port=8125,
prefix="mypythonapp",
)

statsd.gauge("mygauge", 42)

Custom Device Attributes

The memfaultctl command provides an easy way to set a device-specific attribute with the write-attributes command.

# memfaultctl write-attributes APP_VERSION=1.4.2 ACTIVATED=true

Refer to memfaultctl write-attributes documentation.

Log to metrics

You can use the Memfault SDK for Linux to generate metrics directly from logs on your device. This is useful to capture metrics from applications that do not support StatsD or other metrics collection protocols.

For more details, refer to the logging guide.

Sessions

Note

Full support for Sessions in the Linux SDK was shipped with version 1.11.0. If your device is running an earlier version, you will need to upgrade to get access to session-based metric reporting!

Sessions offer an alternative to the periodic Heartbeat report approach. Similar the Heartbeat reports, a session metric report contains a set of aggregated metrics calculated from readings captured over a period of time. The difference is while Heartbeat reports have a consistent duration (configured via heartbeat_interval_seconds), sessions are started and stopped dynamically based on events on your device. This allows you to capture metrics that track your device's health and behavior while taking a specific action or while it is in a specific state.

Defining Session Types

Before a session can be captured by memfaultd, it first must be defined in the /etc/memfaultd.conf configuration file.

See the memfaultd.conf reference for details.

The following is an example of what this config might look like:

{
"sessions": [
{
"captured_metrics": [
"cpu/sum/percent/system",
"cpu/sum/percent/user",
"cpu/sum/percent/idle",
"cpu/sum/percent/idle",
"memory/memory/free",
"memory/memory/used"
],
"name": "camera-recording"
},
{
"captured_metrics": [
"cpu/sum/percent/system",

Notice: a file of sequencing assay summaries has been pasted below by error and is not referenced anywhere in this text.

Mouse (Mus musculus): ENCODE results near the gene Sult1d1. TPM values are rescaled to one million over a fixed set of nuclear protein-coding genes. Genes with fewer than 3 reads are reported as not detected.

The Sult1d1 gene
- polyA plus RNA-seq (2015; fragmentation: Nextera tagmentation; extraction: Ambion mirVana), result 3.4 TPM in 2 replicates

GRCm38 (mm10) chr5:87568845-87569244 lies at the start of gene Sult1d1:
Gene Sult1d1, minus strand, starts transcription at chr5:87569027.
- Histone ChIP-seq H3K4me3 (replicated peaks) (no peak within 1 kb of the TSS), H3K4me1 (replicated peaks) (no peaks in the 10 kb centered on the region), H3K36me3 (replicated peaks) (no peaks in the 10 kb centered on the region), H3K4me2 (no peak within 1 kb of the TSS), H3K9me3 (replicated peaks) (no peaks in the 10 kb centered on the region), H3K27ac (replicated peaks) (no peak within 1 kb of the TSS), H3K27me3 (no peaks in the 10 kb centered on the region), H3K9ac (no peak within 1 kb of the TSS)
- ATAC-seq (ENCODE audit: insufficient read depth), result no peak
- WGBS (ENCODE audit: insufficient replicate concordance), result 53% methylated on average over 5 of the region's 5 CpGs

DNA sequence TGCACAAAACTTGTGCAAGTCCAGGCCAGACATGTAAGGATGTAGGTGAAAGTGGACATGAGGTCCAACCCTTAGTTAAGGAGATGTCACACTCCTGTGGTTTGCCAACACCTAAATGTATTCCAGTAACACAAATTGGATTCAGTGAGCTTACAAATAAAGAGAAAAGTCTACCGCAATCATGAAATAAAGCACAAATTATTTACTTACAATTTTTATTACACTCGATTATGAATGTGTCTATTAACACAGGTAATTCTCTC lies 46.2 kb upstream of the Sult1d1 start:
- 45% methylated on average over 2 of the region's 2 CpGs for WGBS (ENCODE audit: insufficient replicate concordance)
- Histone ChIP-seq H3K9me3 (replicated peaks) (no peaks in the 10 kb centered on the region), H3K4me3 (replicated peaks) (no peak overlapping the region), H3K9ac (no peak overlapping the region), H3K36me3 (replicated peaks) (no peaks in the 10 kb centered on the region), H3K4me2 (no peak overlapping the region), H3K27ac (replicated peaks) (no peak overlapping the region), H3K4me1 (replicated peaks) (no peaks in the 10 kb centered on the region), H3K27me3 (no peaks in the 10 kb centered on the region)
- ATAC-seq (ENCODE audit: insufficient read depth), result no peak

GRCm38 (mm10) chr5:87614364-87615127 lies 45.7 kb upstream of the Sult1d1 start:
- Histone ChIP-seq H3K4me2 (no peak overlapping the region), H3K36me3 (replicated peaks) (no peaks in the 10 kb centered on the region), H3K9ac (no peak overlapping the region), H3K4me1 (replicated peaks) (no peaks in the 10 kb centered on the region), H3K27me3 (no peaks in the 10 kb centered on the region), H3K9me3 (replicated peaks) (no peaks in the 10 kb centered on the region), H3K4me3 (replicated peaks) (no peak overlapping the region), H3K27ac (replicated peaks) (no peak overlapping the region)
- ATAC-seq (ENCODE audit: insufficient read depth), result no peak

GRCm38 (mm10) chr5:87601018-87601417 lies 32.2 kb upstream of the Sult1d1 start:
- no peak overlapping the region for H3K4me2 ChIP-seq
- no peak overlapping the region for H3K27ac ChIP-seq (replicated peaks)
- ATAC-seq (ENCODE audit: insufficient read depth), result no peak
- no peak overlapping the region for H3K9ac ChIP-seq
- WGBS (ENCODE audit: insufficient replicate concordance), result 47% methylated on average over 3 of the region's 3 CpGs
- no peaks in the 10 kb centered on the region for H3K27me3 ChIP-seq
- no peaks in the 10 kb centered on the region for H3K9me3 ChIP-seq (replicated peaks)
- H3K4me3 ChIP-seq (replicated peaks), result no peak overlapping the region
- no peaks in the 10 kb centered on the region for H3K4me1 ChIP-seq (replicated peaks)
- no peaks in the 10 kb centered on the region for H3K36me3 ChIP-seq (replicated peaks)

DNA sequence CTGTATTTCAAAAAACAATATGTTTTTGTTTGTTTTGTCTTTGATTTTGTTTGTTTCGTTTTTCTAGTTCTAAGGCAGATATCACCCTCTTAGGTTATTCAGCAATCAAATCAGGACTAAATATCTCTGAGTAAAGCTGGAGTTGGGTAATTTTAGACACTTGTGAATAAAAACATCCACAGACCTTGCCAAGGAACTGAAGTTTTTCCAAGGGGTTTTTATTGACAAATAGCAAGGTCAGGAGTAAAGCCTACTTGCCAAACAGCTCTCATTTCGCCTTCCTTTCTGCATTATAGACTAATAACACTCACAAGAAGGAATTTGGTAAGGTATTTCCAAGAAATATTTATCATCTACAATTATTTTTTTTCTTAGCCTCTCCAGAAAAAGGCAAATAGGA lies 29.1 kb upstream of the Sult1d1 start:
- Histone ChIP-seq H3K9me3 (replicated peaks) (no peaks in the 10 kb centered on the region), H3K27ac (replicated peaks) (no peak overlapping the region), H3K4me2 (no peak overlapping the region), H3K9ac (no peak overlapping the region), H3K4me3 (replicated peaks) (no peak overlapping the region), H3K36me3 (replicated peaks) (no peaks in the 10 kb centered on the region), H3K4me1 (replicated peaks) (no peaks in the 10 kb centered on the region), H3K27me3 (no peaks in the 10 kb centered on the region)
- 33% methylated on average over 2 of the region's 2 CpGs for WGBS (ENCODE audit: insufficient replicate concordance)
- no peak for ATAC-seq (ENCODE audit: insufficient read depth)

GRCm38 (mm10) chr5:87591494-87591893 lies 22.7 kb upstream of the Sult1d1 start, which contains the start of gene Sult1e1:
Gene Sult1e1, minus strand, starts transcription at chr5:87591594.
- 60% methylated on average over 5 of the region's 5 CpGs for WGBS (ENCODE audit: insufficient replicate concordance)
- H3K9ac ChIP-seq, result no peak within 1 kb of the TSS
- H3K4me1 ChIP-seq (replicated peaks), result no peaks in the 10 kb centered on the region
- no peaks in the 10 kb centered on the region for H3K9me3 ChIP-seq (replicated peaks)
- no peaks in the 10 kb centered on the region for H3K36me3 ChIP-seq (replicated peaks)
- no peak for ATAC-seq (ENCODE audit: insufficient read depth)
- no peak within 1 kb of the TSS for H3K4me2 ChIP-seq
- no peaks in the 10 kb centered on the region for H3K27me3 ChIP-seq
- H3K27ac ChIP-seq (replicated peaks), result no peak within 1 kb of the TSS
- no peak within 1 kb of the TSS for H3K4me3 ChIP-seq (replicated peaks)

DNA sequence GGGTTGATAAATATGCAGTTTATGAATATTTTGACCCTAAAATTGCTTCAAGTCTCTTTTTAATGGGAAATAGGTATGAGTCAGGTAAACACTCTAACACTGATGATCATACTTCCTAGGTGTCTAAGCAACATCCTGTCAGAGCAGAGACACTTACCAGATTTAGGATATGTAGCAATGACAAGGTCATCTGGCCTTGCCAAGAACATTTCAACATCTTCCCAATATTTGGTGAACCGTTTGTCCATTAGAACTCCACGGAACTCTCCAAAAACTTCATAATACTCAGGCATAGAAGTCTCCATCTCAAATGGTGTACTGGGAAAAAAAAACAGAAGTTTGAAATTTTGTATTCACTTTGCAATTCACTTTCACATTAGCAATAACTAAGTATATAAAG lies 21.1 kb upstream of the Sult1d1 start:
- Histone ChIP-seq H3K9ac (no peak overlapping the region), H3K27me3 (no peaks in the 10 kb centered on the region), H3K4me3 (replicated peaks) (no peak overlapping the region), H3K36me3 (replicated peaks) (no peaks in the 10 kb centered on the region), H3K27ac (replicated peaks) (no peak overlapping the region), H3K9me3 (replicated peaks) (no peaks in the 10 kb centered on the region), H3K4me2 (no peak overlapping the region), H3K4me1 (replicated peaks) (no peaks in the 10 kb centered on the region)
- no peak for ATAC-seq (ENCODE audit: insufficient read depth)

"cpu/sum/percent/user",
"cpu/sum/percent/idle",
"cpu/sum/percent/idle",
"memory/memory/free",
"memory/memory/used"
],
"name": "video-cloud-sync"
}
]
}

This configuration would make sense for a smart camera device. With the above config we define two sessions, one for when the camera is recording video ("camera-recording") and one for when the camera is syncing its recorded video files to the cloud ("video-cloud-sync"). In both cases we are capturing CPU and memory metrics to measure the load these operations put on our device.

memfaultd is able to handle overlapping sessions. So if our device is uploading files to the cloud and recording video at the same time, memfaultd can capture metrics for both session metric reports at the same time and will create and upload two separate reports. This is important to consider when defining your device's session types!

Controlling Sessions

The memfaultctl CLI provides commands for starting and ending sessions. Using the above config, we can start a session as our device begins recording video with the following command:

# memfaultctl start-session camera-recording

This command makes a request to memfaultd to start a camera-recording session. Starting a session of a type where there is already a session in progress is a no-op.

Once the a session is over, memfaultctl end-session can be used to build a metric report for the aggregated metric readings captured during the session. Optionally, gauge readings can be passed to the session as additional arguments to memfaultctl start-session and memfaultctl end-session. In this example, we might pass a recording_errored reading with memfaultctl end-session to indicate whether our camera recording session experienced an error while it was recording video (where 1 indicates an error was experience and 0 indicates no errors). The command to end the recording session and report no errors would look like:

# memfaultctl end-session camera-recording recording_errored=0

Once a session is ended, its report is written to disk by memfaultd and it will be uploaded the next time memfaultd uploads data (as configured by upload_interval_seconds).

Testing your integration

During the development phase, we recommend setting a low value (e.g. 60 seconds) for the heartbeat_interval_seconds and upload_interval_seconds settings in /etc/memfaultd.conf. Take a look at the /etc/memfaultd.conf reference for more information.

For changes in /etc/memfaultd.conf to take effect, you'll need to restart the memfaultd daemon:

$ systemctl restart memfaultd

Finally, we recommend enabling developer mode for this device in the Memfault backend to lift any rate limiting and allow you to see your data in the Memfault Web App as soon as possible.

The following section should help you figure out where you may expect data to be accessible in the Memfault Web Application.

Viewing Metrics in the Web Application

To see detailed reports from a specific device, find the device in Fleet → Devices, and then open its Timeline tab.

Open Dashboards → Metrics to create Metric Charts that monitor metrics at the fleet level by aggregating the data from each device.

To receive notifications when your metrics exceed a certain threshold or meet any complex set of criteria, you can set up Alerts. Navigate to Alerts using the main menu on the Memfault Web App.